Helmut Newton - Opening Reception [MAY 4th EVENT]
Helmut Newton is an artist who really needs no introduction and his story is one for the ages, from spending time in an Australian internment camp in 1940 to dizzying heights as one of the most sought after and imitated photographers on the planet to his untimely and accidental death in a car accident leaving the chateau marmont in Hollywood in 2004 every piece of Newton’s story verges on the almost unbelievable.
Newton was born on October 31, 1920, in Berlin, Germany. Son of wealthy Jewish factory owner, he attended the American School in Berlin. From an early age, Newton developed a keen obsession with photography, purchasing his very first camera aged 12. Four years later, Newton was to turn his back on mainstream education, taking an apprenticeship with renowned German photographer, Elsle Simon, known as Yva. Her surreal, multiple exposure photographs that took in fashion, theatre and the nude were to inspire Newton throughout his career.
On November 9, 1938, due to Hitler’s increasing persecution of the Jews, Newton, was secured passage to China, where he stopped in Singapore until 1940 before leaving to Australia and finding work in the Australian Army.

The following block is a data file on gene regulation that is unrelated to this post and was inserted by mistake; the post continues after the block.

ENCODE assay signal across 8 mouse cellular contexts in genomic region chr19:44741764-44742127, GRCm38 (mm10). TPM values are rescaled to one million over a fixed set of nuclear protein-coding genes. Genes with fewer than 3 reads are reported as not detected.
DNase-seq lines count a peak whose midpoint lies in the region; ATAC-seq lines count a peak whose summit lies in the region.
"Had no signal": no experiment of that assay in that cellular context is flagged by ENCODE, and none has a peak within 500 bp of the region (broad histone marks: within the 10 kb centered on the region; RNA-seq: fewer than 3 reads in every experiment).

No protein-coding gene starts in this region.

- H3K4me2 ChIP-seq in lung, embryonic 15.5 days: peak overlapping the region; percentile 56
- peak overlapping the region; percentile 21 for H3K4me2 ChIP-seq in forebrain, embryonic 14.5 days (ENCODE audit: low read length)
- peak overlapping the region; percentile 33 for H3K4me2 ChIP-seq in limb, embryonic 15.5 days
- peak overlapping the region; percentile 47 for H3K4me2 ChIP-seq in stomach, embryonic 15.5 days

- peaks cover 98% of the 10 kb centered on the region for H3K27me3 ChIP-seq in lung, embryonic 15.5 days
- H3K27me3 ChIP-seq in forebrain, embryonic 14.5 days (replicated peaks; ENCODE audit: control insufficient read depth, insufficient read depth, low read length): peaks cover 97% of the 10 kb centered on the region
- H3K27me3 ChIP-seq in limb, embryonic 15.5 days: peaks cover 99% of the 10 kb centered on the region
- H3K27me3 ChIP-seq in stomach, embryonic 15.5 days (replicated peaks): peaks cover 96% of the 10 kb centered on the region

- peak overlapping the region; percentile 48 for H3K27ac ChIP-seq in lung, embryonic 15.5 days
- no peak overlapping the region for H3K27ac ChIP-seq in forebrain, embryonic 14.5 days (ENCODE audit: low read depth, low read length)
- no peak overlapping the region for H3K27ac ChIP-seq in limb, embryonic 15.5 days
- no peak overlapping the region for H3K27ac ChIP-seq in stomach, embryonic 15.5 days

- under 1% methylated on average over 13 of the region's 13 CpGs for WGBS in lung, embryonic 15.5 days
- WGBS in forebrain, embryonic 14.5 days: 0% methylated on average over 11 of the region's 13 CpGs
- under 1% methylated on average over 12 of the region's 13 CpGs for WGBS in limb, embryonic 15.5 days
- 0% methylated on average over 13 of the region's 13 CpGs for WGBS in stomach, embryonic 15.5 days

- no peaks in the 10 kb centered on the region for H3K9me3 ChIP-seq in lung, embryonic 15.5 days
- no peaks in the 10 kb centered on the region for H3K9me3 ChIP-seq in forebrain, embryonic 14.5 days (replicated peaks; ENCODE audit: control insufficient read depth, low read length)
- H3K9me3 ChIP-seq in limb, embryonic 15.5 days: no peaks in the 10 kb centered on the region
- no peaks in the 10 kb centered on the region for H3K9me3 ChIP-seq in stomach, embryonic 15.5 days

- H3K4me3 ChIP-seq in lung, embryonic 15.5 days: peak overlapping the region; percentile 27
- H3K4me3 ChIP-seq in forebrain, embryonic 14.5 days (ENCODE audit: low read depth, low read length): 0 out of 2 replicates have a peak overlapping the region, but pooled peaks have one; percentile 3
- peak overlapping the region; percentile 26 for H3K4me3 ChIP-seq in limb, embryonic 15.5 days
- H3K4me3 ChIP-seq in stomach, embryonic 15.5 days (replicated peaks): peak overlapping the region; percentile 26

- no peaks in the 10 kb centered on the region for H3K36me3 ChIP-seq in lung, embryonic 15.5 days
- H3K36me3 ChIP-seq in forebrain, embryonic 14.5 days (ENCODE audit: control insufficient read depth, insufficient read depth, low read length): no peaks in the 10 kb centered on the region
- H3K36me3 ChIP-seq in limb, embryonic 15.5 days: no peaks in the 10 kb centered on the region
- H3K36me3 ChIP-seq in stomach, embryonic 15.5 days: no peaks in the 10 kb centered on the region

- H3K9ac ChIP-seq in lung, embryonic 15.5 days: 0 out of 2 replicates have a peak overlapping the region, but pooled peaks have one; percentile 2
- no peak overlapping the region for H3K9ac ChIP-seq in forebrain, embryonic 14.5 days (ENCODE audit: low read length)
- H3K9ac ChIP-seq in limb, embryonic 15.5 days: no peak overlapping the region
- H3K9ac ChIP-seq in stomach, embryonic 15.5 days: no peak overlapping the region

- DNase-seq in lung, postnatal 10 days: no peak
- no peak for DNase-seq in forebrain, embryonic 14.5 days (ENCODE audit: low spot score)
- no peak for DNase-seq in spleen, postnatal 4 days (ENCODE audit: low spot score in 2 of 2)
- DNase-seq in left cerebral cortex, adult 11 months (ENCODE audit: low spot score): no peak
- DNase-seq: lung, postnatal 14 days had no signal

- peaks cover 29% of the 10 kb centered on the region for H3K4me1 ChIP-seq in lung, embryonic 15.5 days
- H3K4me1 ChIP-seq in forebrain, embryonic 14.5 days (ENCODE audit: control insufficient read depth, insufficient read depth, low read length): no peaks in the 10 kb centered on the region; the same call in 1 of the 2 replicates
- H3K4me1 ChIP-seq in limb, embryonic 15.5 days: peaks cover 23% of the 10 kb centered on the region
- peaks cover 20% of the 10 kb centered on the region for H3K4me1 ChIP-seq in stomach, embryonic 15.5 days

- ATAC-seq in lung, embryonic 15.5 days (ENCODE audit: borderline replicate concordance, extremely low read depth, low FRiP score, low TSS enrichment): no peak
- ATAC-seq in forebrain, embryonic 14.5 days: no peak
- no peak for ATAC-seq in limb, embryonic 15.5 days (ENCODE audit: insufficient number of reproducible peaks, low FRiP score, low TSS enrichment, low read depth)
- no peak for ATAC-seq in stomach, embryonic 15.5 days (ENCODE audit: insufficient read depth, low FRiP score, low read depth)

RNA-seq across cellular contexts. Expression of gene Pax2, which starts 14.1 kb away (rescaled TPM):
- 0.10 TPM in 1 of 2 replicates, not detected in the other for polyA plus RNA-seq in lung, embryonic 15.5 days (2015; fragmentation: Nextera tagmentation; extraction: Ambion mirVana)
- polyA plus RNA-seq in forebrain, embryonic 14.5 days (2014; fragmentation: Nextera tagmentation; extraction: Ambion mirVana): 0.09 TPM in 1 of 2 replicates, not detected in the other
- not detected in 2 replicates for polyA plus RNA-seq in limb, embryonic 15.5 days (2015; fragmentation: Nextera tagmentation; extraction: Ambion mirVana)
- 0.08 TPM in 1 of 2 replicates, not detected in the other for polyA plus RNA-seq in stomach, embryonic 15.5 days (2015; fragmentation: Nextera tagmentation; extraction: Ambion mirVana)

In 1948, he married actress June Browne, herself a photographer under the name of Alice Springs, a name she chose from a map of Australia. The two would form a lasting artistic duo- Browne art directed many of Newton’s shoots. High-profile contracts with Australian Vogue in the 1950’s; British Vogue in 1957-1958; French Vogue in 1961 provided Newton with the exposure that would allow him to stamp his style on fashion photography over the next 40 years. Vogue’s U.S. editor-in-chief Anna Wintour once described his work as “synonymous with Vogue at its most glamorous and mythic.”
Dubbed the “King of Kink”, Newton’s erotically charged imagery was provocative as it was masterful in its compositional and narrative direction. Creating highly charged images layered with voyeuristic, sado-masochist undertexts, Newton was drawn to empowered woman presenting a potent image of female sexuality in the 60’s and 70’s.
Often working at night and known for his dislike for the studio, Newton preferred to shoot in streets or interiors, rather than studios. Newton championed Brassai’s street photography, borrowing from New Wave cinema and the surreal images of Man Ray
and Eugène Atget. Along with Richard Avedon and Irving Penn, his influence on future generations has been seismic- most notably in the work of Terry Richardson and Juergen Teller.
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